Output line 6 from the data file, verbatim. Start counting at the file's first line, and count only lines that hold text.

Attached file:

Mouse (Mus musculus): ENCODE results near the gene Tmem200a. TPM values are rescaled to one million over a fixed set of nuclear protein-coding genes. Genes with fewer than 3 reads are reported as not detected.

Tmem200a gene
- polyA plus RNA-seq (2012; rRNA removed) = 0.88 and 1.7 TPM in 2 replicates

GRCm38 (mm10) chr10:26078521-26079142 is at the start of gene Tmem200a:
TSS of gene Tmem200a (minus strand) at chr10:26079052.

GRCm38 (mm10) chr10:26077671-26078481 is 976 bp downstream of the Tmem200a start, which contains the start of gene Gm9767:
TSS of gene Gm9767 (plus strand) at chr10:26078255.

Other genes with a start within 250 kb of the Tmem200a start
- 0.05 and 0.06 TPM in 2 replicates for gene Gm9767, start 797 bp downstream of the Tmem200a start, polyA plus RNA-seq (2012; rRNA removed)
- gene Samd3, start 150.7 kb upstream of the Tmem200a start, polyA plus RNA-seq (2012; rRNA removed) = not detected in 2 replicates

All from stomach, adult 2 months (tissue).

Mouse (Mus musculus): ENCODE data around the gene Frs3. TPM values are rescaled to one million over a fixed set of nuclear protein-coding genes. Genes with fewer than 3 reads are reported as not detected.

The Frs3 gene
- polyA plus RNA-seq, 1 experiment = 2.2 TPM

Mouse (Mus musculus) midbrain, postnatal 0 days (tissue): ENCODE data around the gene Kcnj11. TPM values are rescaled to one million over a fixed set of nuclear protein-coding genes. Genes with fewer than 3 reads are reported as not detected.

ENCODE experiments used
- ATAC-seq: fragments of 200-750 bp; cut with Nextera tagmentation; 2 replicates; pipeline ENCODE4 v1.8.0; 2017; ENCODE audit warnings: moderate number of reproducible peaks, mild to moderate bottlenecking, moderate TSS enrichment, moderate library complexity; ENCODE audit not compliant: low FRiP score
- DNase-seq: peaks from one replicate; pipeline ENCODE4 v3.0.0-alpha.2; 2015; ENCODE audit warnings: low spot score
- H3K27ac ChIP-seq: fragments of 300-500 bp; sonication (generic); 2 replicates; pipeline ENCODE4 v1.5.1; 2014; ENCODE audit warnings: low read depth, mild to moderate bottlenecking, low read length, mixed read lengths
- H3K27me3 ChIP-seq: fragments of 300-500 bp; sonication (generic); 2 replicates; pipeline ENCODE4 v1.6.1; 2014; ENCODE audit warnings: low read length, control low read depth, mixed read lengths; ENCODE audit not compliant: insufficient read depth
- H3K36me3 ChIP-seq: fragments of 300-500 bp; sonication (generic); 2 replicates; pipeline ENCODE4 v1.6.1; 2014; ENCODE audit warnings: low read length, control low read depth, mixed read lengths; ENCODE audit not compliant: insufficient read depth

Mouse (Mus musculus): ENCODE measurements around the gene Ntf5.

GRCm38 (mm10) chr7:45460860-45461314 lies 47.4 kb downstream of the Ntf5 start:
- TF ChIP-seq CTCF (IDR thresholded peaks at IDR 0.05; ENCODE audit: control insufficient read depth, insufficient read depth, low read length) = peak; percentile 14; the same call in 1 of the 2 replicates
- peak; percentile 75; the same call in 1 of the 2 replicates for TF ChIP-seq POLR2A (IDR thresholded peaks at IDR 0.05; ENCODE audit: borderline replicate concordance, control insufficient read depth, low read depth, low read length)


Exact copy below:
GRCm38 (mm10) chr10:26077671-26078481 is 976 bp downstream of the Tmem200a start, which contains the start of gene Gm9767: